This article was originally posted on Nov. 19, 2011 on my homebrew website, Fat Grey Tom’s Cider. It has been re-posted here with the same time stamp.

AW #3C was a first for us. We’d read that brown sugar gives a “cidery” taste to alcohol, so, we figured that we’d increase the sugar content of a cider, a 1 gallon batch, exclusively with brown sugar.

AC #3C and AW #3 were taken out and taste tested at the exact same time and 3C, aka the Brown Sugar Bomber, tasted completely different from its fraternal big brother. It tasted incredible sweet, which leads us to believe (in lieu of a hydrometer, which was broken when we were first trying to use it) that the yeast hasn’t finished going to town on the sugars. So, it may just need longer in the bottle, since we bottled it.

We’ll see.

We primed it, and that’s all. No priming sugar.

If you look down in tags and look for AW Batch #3c you’ll see the old posts for it.


We bottled AW #3C in Becks bottles.












AW #3C had a dark hue, which doesn’t come through here.

This article was originally posted on Oct. 4, 2011 on my homebrew website, Fat Grey Tom’s Cider. It has been re-posted here with the same time stamp.

Our very first cider, according to Ed Wort’s Apfelwein recipe, took awhile.

This carboy of Cider #1 got bumped up two days because of a missing airlock.

And when we (Bryce, Leo and myself) found ourselves lacking an airlock (the bobber on the one we were supposed to use was missing) it was decided to steal one from one of the four Carlo Rossi carboys downstairs. Besides, we figured, the Apfelwein was supposed to come out on Wednesday — taking it out on Monday wouldn’t be that big of a deal.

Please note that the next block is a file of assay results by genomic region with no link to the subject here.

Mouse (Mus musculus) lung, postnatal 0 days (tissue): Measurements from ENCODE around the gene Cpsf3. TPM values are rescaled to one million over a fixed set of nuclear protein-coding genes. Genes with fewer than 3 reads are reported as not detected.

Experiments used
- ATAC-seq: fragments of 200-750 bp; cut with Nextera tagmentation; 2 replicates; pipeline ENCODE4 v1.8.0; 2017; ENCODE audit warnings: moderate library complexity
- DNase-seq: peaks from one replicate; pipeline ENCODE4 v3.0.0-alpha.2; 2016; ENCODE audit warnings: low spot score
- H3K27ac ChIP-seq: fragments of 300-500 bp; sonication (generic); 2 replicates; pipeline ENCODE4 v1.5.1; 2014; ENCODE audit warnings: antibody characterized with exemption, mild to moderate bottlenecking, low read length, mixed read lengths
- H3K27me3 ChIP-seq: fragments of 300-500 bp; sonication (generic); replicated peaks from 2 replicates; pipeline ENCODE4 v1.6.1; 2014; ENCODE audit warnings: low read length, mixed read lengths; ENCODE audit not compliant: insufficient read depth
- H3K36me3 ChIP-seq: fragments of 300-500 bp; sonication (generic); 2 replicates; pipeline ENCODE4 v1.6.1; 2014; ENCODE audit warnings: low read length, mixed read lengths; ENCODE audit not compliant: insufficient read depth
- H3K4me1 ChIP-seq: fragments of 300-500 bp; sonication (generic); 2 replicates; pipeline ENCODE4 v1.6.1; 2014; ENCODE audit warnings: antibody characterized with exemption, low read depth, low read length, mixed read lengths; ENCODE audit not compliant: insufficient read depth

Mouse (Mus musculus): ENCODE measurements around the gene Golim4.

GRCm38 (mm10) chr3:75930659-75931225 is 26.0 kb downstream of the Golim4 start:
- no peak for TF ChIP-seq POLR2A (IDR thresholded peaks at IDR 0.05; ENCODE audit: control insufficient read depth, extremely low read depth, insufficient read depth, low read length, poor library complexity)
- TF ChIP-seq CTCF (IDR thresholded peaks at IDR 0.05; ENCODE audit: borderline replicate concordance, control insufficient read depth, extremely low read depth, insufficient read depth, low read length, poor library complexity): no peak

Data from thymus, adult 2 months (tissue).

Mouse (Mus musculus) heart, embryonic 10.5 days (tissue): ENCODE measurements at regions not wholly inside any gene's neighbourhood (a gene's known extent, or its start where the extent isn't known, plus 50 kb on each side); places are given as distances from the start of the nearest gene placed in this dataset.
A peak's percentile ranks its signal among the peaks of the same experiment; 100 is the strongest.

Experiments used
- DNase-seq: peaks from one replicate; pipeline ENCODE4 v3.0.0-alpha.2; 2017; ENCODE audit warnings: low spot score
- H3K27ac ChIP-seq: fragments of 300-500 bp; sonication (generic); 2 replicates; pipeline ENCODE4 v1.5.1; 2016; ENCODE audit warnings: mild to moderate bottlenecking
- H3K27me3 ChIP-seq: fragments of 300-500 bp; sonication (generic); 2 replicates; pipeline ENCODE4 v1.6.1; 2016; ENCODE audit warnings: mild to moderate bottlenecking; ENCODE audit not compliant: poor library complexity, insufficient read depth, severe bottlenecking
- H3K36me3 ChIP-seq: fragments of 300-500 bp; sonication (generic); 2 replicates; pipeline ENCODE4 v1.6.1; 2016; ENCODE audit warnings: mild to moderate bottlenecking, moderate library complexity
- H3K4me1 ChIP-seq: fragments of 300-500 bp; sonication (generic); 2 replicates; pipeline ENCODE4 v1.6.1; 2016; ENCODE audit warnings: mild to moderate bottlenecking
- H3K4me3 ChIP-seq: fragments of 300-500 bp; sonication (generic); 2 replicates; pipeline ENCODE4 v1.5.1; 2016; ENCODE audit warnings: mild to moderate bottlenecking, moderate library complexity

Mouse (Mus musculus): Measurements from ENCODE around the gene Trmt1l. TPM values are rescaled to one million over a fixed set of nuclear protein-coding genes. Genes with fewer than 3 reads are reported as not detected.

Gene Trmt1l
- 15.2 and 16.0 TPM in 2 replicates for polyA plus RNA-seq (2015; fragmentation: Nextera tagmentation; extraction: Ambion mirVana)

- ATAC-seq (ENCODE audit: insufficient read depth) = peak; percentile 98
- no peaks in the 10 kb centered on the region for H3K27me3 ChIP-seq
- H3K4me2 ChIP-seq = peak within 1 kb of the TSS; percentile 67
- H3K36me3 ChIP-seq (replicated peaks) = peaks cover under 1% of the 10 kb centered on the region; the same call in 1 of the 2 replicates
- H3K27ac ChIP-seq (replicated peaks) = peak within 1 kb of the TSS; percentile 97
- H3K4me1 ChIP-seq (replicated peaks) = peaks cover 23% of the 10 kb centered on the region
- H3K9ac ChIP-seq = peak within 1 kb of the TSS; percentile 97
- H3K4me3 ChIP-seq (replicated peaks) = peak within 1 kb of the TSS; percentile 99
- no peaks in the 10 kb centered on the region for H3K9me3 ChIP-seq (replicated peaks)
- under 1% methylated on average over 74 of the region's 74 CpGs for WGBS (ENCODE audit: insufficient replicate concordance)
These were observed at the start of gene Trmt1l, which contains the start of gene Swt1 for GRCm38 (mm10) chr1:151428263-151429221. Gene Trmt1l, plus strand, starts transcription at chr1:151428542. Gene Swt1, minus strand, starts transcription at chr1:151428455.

So, we stole the airlock and resealed it with a normal cap.

And today, Bryce and I primed and bottled the first 1/5 of Cider #1.

That is to say, prime and bottle the first 1/5 of Fat Grey Tom’s Blitzkrieg Apfelwein.

So, transferred it from the carboy to the bottling bucket, scooped up two glasses, primed it and tasted.

The raspberry liqueur changed the color from a weird golden to reddish-gold.

And man, did it kick. Going down, it gave us the same warm feeling one gets from a shot of schnapps.

With a bit of sugar, it tasted OK, with a very light cider taste. However, the brew is still young and unconditioned.

Have a homebrew . . . Except that we have no home brew left. Damn and blast!


We will have homebrew, soon enough. I hope.

I sincerely hope.





This Cider Batch:

Cider: Batch 1
Cider Batch 1: Update

This article was originally posted on Sept. 30, 2011 on my homebrew website, Fat Grey Tom’s Cider. It has been re-posted here with the same time stamp.

After having successfully brewed our first beer, a “basic dark” and both wanting to move on to a greater challenge and something with a more complex flavor, we decided to brew a stout.

And brew a stout we did!

“If we’re bottling when the sun’s setting, meaning its beaming directly at the beer, isn’t that bad?” Bryce asked.

“Yes it is,” I replied.

And so, we used what we had to protect our bottling from harmful sunlight.

From the front:

The stout protected by pizza boxes

From the front







From behind:

The stout, protected by pizza boxes.

Yes, we did protect the beer with pizza boxes.